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Real-time estimation of trend output and the illusion of interest rate smoothing

  • Kevin J. Lansing

Empirical estimates of the Federal Reserve's policy rule typically find that the regression coefficient on the lagged federal funds rate is around 0.8 and strongly significant. One economic interpretation of this result is that the Fed intentionally "smoothes" interest rates, i.e., policymakers move gradually over time to bring the current level of the funds rate in line with a desired level that is determined by consideration of recent economic data. This paper develops a small forward-looking macroeconomic model where in each period, the Federal Reserve constructs a current, or "real-time," estimate of trend output by running a regression on past output data. Using the model as a data-generating mechanism, I show that efforts to identify the Fed's policy rule using final data (as opposed to real-time data) can create the illusion of interest rate smoothing behavior when, in fact, none exists. In particular, I show that the lagged federal funds rate can enter spuriously in final-data policy rule regressions because it helps pick up the Fed's serially correlated real-time measurement errors which are not taken into account by the standard estimation procedure. In model simulations, I find that this mis-specification problem can explain as much as one-half of the apparent degree of "inertia" or "partial adjustment" in the U.S. federal funds rate.

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Article provided by Federal Reserve Bank of San Francisco in its journal Economic Review.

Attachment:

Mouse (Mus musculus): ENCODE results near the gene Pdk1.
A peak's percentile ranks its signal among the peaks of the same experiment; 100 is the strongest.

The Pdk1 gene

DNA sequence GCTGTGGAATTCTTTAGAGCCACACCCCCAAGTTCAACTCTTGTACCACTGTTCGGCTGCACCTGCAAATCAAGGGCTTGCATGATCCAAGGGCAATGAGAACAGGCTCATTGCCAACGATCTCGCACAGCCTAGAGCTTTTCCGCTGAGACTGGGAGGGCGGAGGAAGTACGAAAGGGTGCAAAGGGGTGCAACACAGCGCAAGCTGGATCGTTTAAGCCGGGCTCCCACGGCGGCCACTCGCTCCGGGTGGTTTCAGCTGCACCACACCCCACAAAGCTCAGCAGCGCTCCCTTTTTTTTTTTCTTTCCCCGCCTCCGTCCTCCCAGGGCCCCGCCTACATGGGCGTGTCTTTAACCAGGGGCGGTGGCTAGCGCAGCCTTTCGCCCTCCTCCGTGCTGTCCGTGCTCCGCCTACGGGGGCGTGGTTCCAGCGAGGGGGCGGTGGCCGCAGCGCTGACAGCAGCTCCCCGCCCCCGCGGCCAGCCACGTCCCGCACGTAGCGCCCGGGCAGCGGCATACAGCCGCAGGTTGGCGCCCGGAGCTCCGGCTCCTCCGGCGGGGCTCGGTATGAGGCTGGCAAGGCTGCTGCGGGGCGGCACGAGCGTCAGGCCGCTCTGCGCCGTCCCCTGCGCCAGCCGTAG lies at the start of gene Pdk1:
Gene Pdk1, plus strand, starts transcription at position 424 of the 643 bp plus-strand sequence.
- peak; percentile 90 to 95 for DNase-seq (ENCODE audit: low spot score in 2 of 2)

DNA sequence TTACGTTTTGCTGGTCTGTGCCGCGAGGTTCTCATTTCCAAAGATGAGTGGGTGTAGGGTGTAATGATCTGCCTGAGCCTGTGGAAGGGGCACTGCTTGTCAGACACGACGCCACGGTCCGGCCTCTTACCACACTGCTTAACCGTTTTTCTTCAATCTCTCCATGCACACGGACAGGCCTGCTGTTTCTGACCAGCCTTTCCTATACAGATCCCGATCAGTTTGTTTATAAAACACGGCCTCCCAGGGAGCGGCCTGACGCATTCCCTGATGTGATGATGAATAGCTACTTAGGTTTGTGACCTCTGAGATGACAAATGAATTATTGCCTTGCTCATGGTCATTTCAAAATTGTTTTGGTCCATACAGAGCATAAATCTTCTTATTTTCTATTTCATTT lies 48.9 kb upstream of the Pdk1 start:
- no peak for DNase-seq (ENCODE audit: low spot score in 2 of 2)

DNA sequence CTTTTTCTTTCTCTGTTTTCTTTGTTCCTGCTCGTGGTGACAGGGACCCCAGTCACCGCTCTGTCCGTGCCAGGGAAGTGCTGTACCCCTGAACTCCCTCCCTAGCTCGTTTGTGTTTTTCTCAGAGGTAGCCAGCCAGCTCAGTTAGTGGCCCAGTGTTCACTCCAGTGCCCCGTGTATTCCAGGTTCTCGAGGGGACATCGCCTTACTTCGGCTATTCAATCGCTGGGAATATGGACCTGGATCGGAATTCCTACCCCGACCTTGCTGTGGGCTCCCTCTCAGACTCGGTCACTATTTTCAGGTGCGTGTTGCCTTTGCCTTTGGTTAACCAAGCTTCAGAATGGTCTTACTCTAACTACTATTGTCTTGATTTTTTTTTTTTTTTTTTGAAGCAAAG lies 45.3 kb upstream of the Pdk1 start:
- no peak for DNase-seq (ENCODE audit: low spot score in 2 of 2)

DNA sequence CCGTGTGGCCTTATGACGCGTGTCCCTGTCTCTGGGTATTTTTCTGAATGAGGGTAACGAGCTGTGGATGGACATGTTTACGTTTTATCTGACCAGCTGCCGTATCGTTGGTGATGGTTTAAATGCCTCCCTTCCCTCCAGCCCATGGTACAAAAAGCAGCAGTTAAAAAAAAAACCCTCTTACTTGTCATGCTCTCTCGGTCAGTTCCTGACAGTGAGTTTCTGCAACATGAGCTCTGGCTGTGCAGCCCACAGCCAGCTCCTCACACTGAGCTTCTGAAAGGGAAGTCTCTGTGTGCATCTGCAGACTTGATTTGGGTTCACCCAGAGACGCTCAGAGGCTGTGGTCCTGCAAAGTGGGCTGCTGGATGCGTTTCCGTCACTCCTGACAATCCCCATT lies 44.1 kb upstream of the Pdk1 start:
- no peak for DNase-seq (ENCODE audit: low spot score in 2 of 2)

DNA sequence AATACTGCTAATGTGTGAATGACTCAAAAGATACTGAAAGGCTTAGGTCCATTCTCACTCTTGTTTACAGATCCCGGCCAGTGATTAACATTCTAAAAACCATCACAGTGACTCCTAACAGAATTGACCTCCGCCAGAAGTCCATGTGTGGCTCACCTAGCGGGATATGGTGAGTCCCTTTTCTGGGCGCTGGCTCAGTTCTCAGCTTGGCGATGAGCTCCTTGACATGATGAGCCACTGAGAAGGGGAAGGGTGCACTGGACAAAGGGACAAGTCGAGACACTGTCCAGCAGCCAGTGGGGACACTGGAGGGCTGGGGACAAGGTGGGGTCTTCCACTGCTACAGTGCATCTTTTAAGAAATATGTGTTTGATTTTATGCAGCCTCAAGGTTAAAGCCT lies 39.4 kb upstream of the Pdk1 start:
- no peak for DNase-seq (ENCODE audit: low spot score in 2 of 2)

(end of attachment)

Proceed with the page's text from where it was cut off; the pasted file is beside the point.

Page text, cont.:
Volume (Year): (2002)
Issue (Month): ()
Pages: 17-34

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Handle: RePEc:fip:fedfer:y:2002:p:17-34
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  1. Richard Clarida & Jordi Galí & Mark Gertler, 1997. "Monetary policy rules and macroeconomic stability: Evidence and some theory," Economics Working Papers 350, Department of Economics and Business, Universitat Pompeu Fabra, revised May 1999.
  2. Gordon, Robert J, 2000. "Does the 'New Economy' Measure up to the Great Inventions of the Past?," CEPR Discussion Papers 2607, C.E.P.R. Discussion Papers.
  3. Glenn D. Rudebusch, 2001. "Term structure evidence on interest rate smoothing and monetary policy inertia," Working Paper Series 2001-02, Federal Reserve Bank of San Francisco.
  4. Athanasios Orphanides, 1998. "Monetary policy rules based on real-time data," Finance and Economics Discussion Series 1998-03, Board of Governors of the Federal Reserve System (U.S.).
  5. Perron, P, 1988. "The Great Crash, The Oil Price Shock And The Unit Root Hypothesis," Papers 338, Princeton, Department of Economics - Econometric Research Program.
  6. Bennett T. McCallum & Edward Nelson, 2000. "Nominal Income Targeting in an Open-Economy Optimizing Model," NBER Working Papers 6675, National Bureau of Economic Research, Inc.
  7. Finn E. Kydland & Edward C. Prescott, 1990. "Business cycles: real facts and a monetary myth," Quarterly Review, Federal Reserve Bank of Minneapolis, issue Spr, pages 3-18.
  8. John B. Taylor, 1999. "Monetary Policy Rules," NBER Books, National Bureau of Economic Research, Inc, number tayl99-1, January.
  9. Bennett T. McCallum, 1997. "Issues in the Design of Monetary Policy Rules," NBER Working Papers 6016, National Bureau of Economic Research, Inc.
  10. Perez, Stephen J., 2001. "Looking back at forward-looking monetary policy," Journal of Economics and Business, Elsevier, vol. 53(5), pages 509-521.
  11. Marianne Baxter & Robert G. King, 1999. "Measuring Business Cycles: Approximate Band-Pass Filters For Economic Time Series," The Review of Economics and Statistics, MIT Press, vol. 81(4), pages 575-593, November.
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